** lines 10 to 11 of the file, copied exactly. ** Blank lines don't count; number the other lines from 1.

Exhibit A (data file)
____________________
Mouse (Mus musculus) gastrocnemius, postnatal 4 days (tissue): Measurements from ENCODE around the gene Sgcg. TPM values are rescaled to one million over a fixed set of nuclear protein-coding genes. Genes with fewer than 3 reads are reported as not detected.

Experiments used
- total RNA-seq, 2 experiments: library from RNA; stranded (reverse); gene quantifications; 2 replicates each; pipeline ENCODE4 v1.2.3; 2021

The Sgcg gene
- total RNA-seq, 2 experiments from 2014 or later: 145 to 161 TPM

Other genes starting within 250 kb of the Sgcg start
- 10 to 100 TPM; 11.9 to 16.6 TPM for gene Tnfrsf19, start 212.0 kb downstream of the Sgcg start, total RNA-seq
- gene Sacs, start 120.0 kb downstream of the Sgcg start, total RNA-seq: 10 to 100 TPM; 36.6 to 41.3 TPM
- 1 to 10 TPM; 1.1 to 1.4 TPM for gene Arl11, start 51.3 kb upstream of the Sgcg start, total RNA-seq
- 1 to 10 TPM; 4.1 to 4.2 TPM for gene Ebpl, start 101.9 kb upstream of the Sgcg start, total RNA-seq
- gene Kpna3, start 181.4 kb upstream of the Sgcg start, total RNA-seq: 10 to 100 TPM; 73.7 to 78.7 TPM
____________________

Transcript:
- 1 to 10 TPM; 4.1 to 4.2 TPM for gene Ebpl, start 101.9 kb upstream of the Sgcg start, total RNA-seq
- gene Kpna3, start 181.4 kb upstream of the Sgcg start, total RNA-seq: 10 to 100 TPM; 73.7 to 78.7 TPM